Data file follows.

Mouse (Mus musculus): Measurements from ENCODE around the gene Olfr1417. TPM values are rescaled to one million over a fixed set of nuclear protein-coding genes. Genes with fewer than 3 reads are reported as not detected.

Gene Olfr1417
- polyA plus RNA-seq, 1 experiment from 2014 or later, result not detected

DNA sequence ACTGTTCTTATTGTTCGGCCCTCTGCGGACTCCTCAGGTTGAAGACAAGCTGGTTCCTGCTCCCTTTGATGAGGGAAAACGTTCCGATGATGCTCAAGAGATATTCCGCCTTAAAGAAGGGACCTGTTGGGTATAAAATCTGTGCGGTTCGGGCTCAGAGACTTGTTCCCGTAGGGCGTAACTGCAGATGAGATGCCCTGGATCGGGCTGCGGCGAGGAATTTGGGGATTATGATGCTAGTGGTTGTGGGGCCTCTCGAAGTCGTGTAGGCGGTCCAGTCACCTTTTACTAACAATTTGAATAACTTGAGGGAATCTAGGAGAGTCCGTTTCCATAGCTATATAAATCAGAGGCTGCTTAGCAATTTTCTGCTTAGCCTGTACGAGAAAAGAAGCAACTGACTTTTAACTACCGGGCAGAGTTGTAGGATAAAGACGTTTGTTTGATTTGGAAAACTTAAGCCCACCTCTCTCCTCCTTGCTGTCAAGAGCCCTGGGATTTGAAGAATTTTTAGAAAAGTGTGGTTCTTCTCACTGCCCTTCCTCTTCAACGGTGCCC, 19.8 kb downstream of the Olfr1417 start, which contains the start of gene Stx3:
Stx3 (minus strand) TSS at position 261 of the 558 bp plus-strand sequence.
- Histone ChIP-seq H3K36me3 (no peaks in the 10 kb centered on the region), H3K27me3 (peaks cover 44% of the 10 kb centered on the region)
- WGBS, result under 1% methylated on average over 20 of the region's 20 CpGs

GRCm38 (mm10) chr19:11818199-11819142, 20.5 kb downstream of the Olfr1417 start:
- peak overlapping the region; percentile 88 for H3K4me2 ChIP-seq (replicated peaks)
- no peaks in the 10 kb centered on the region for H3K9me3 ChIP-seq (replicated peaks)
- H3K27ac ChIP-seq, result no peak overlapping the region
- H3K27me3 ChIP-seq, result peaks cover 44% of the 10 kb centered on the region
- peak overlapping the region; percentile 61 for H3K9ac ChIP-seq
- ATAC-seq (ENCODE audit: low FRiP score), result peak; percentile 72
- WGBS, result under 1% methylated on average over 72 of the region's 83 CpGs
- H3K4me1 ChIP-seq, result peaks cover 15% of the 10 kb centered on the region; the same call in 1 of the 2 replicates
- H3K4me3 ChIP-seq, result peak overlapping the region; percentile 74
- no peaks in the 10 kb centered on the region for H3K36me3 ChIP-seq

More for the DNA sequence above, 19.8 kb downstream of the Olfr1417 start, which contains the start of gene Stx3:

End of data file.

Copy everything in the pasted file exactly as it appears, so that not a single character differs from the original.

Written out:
Mouse (Mus musculus): Measurements from ENCODE around the gene Olfr1417. TPM values are rescaled to one million over a fixed set of nuclear protein-coding genes. Genes with fewer than 3 reads are reported as not detected.

Gene Olfr1417
- polyA plus RNA-seq, 1 experiment from 2014 or later, result not detected

DNA sequence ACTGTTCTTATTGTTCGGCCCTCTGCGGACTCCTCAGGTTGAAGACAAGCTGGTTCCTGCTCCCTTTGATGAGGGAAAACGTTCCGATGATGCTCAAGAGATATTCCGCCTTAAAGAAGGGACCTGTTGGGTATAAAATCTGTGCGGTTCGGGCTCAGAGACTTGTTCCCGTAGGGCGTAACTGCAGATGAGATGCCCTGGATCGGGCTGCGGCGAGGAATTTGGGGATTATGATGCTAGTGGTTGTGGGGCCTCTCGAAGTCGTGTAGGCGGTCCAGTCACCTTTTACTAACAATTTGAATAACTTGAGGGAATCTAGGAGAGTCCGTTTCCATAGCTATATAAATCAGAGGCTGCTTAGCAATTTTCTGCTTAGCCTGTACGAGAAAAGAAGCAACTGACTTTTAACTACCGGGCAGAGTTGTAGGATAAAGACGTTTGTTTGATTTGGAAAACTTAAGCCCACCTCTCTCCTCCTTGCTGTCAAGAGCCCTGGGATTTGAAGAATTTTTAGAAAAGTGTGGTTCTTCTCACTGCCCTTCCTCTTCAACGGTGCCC, 19.8 kb downstream of the Olfr1417 start, which contains the start of gene Stx3:
Stx3 (minus strand) TSS at position 261 of the 558 bp plus-strand sequence.
- Histone ChIP-seq H3K36me3 (no peaks in the 10 kb centered on the region), H3K27me3 (peaks cover 44% of the 10 kb centered on the region)
- WGBS, result under 1% methylated on average over 20 of the region's 20 CpGs

GRCm38 (mm10) chr19:11818199-11819142, 20.5 kb downstream of the Olfr1417 start:
- peak overlapping the region; percentile 88 for H3K4me2 ChIP-seq (replicated peaks)
- no peaks in the 10 kb centered on the region for H3K9me3 ChIP-seq (replicated peaks)
- H3K27ac ChIP-seq, result no peak overlapping the region
- H3K27me3 ChIP-seq, result peaks cover 44% of the 10 kb centered on the region
- peak overlapping the region; percentile 61 for H3K9ac ChIP-seq
- ATAC-seq (ENCODE audit: low FRiP score), result peak; percentile 72
- WGBS, result under 1% methylated on average over 72 of the region's 83 CpGs
- H3K4me1 ChIP-seq, result peaks cover 15% of the 10 kb centered on the region; the same call in 1 of the 2 replicates
- H3K4me3 ChIP-seq, result peak overlapping the region; percentile 74
- no peaks in the 10 kb centered on the region for H3K36me3 ChIP-seq

More for the DNA sequence above, 19.8 kb downstream of the Olfr1417 start, which contains the start of gene Stx3: